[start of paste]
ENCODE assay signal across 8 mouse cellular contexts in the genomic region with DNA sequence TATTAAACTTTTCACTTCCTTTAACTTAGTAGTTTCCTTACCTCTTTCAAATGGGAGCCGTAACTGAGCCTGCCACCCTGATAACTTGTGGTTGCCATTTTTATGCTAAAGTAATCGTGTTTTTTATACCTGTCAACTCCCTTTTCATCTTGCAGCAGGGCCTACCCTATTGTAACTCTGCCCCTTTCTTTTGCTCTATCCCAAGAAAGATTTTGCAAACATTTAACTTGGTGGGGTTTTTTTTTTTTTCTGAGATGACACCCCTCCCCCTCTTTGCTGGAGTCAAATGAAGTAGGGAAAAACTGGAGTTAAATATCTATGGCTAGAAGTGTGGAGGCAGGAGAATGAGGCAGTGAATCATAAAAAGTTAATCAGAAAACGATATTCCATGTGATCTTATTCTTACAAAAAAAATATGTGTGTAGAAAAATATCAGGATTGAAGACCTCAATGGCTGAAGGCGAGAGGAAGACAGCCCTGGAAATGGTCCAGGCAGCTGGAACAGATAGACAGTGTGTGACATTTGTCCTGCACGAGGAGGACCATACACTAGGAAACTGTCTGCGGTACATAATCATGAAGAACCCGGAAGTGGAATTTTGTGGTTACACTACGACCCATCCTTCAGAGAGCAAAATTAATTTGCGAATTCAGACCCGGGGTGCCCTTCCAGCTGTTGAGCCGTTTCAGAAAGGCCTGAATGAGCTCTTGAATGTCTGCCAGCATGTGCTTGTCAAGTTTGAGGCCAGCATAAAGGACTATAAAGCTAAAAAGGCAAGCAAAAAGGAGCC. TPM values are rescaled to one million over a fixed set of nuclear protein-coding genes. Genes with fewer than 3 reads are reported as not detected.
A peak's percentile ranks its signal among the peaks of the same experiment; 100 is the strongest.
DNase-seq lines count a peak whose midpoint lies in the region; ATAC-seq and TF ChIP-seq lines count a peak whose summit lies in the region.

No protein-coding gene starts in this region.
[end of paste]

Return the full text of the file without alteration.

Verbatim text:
ENCODE assay signal across 8 mouse cellular contexts in the genomic region with DNA sequence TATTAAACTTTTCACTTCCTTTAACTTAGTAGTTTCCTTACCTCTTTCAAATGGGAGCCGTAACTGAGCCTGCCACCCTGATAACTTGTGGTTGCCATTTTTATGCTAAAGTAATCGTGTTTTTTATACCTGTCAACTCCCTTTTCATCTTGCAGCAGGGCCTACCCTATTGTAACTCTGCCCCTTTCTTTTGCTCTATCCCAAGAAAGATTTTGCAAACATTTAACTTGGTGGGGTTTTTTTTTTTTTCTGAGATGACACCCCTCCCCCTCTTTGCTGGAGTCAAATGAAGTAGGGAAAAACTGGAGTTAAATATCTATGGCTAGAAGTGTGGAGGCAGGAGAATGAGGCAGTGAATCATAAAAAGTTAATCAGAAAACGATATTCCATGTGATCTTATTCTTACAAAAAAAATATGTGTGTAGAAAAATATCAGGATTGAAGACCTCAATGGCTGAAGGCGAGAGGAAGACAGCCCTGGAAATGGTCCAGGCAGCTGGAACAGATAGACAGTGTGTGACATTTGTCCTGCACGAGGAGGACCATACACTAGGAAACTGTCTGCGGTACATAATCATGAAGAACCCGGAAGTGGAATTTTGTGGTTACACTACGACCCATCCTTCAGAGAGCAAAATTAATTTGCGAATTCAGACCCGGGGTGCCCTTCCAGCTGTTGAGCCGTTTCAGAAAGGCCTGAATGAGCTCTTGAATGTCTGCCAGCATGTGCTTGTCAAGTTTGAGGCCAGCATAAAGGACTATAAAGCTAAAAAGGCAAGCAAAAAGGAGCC. TPM values are rescaled to one million over a fixed set of nuclear protein-coding genes. Genes with fewer than 3 reads are reported as not detected.
A peak's percentile ranks its signal among the peaks of the same experiment; 100 is the strongest.
DNase-seq lines count a peak whose midpoint lies in the region; ATAC-seq and TF ChIP-seq lines count a peak whose summit lies in the region.

No protein-coding gene starts in this region.